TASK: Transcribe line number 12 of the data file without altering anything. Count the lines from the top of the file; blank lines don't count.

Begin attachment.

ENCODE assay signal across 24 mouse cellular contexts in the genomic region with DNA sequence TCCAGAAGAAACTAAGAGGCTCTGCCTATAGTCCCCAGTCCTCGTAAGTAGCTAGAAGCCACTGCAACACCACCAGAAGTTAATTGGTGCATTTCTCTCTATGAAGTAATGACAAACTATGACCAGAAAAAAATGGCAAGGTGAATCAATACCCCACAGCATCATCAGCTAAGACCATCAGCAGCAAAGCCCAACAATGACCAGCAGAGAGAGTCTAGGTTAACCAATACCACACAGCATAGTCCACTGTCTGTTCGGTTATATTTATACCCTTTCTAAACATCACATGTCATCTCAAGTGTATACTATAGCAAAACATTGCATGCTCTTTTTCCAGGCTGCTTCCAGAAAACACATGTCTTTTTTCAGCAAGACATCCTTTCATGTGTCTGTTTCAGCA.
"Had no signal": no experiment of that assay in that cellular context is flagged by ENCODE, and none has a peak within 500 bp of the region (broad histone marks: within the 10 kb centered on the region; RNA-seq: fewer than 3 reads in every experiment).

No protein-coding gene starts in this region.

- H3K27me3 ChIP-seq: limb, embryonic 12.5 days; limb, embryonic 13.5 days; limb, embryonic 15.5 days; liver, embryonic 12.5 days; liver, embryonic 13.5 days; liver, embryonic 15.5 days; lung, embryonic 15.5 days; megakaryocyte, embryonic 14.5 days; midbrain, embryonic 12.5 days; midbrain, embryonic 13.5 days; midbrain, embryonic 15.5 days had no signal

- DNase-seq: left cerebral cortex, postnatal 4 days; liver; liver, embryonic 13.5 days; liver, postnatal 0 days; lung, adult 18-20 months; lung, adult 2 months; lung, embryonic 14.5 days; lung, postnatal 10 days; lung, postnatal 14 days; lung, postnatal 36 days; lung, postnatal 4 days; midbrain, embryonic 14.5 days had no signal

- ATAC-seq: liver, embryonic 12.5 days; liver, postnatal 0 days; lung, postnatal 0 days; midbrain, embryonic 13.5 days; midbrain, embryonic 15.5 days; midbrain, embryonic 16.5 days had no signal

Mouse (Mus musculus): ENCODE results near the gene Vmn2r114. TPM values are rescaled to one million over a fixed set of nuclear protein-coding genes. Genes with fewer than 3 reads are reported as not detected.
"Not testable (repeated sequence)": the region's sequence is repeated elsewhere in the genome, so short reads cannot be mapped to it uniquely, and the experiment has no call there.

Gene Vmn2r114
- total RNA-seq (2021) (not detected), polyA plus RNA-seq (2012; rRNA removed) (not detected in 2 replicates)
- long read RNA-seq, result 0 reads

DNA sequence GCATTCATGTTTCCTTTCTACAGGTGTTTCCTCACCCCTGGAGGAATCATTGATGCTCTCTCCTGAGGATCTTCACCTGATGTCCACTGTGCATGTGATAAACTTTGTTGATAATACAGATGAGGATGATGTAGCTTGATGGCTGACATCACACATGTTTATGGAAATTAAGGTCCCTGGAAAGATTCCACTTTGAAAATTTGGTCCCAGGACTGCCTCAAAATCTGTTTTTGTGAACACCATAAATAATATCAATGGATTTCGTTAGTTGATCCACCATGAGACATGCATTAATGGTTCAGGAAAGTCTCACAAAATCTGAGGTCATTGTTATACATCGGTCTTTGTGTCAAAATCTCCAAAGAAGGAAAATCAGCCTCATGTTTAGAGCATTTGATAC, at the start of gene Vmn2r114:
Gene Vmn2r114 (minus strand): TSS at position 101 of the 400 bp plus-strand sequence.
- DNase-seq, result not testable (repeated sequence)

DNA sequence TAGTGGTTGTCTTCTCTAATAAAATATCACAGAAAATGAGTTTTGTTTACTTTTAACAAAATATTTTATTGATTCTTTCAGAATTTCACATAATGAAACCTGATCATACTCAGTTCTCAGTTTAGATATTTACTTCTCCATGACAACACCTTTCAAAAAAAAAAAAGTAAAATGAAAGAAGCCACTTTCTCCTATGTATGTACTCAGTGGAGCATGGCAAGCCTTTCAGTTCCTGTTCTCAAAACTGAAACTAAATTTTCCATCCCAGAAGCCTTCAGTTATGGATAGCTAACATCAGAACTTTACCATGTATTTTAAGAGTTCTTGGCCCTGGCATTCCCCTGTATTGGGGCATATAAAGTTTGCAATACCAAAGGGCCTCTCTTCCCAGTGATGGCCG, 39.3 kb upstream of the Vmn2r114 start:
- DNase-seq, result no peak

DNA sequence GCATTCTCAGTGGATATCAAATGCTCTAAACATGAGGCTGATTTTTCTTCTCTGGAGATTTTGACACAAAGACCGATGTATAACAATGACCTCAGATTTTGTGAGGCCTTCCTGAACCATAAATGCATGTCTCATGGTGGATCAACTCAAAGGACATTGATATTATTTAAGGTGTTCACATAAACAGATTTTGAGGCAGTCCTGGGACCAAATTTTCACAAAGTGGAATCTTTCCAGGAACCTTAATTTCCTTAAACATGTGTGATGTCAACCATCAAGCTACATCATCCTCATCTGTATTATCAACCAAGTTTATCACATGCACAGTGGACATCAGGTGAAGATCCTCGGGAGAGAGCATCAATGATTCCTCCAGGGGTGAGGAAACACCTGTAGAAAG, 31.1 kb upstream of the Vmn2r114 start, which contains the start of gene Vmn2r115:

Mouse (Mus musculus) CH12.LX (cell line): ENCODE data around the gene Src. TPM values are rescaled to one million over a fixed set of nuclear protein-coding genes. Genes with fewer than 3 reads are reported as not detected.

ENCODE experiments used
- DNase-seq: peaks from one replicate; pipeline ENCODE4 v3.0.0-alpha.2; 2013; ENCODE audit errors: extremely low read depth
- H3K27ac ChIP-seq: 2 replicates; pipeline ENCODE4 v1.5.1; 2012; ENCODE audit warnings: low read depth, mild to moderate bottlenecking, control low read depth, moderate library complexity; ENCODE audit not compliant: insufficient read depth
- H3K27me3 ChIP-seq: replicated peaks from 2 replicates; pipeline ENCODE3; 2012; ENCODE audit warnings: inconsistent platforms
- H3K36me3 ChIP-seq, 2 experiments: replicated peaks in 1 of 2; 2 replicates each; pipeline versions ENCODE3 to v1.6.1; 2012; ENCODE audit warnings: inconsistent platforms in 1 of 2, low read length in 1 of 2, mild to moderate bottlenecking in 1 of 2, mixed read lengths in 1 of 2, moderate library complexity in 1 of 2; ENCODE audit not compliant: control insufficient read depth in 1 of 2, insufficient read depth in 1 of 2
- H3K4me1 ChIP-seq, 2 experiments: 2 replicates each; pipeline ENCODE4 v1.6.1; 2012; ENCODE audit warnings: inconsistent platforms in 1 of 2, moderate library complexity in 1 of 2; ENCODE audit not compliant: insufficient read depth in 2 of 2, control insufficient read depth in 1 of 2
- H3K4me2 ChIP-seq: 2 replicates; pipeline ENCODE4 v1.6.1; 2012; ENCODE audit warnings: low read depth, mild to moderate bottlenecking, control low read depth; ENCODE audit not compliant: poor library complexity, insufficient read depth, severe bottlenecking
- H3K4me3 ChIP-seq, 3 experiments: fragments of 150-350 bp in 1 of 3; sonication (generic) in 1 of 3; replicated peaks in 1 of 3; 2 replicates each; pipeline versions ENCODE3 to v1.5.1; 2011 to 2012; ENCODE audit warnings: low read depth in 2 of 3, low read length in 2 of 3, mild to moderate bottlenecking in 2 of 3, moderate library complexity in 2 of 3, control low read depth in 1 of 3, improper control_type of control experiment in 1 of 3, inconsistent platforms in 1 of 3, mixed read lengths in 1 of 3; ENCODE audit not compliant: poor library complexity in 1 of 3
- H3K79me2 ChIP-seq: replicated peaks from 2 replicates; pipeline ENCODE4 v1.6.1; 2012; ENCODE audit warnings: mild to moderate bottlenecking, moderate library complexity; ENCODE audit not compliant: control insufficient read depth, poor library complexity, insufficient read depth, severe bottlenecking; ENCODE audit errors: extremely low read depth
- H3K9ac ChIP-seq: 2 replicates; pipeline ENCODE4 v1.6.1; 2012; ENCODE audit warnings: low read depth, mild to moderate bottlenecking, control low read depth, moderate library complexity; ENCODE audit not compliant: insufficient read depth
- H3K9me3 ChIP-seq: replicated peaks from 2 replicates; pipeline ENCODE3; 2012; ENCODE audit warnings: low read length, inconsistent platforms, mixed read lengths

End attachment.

DNA sequence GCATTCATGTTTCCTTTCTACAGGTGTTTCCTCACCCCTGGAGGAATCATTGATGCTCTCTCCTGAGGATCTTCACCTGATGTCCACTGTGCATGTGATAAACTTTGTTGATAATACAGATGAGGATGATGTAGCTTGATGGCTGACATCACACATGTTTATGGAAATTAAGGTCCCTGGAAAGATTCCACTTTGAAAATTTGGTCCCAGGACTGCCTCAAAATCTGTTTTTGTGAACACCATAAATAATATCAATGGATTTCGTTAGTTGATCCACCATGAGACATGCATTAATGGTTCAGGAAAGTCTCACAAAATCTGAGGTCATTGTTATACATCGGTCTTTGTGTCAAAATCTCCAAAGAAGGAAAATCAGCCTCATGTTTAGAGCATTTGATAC, at the start of gene Vmn2r114: